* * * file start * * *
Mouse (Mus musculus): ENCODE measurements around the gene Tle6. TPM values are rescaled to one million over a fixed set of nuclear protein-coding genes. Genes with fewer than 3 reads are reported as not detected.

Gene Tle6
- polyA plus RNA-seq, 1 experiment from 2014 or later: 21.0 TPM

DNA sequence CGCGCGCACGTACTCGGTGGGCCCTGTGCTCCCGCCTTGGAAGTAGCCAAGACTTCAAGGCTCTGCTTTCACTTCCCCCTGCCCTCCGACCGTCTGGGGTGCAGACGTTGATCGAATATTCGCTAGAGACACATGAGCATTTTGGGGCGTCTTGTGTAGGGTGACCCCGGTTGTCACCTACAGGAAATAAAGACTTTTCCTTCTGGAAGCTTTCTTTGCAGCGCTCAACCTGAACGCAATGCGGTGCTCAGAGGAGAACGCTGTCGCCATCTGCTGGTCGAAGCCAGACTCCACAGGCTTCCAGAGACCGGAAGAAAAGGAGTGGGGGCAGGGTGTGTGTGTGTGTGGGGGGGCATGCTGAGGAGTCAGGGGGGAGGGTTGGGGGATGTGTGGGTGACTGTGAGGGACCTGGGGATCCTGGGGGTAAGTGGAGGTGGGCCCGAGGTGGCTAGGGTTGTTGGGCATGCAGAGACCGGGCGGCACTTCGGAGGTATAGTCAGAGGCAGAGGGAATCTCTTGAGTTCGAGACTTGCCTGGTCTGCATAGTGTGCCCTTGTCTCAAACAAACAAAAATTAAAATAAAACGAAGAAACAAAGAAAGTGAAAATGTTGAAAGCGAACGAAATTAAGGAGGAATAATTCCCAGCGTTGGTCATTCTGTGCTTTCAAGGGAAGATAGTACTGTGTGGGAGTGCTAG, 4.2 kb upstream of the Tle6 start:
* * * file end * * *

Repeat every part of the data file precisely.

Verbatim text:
Mouse (Mus musculus): ENCODE measurements around the gene Tle6. TPM values are rescaled to one million over a fixed set of nuclear protein-coding genes. Genes with fewer than 3 reads are reported as not detected.

Gene Tle6
- polyA plus RNA-seq, 1 experiment from 2014 or later: 21.0 TPM

DNA sequence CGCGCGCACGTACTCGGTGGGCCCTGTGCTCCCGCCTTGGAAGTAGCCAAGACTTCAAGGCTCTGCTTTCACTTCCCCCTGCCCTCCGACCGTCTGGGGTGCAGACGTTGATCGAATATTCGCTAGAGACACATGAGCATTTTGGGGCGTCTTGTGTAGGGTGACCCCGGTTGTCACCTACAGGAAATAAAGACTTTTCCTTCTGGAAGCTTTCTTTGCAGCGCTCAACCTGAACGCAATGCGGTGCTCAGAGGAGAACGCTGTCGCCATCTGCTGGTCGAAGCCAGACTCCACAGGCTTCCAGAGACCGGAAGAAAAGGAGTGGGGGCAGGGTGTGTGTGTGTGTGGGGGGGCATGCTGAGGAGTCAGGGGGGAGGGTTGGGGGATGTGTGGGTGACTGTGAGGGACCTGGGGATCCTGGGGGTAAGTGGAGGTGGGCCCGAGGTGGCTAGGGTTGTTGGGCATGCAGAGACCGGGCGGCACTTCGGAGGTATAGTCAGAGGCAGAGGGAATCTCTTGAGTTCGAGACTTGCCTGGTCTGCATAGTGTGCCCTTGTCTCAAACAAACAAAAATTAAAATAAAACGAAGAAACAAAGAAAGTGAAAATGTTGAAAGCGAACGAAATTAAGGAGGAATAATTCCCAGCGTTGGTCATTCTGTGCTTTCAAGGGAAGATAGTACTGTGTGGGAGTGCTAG, 4.2 kb upstream of the Tle6 start: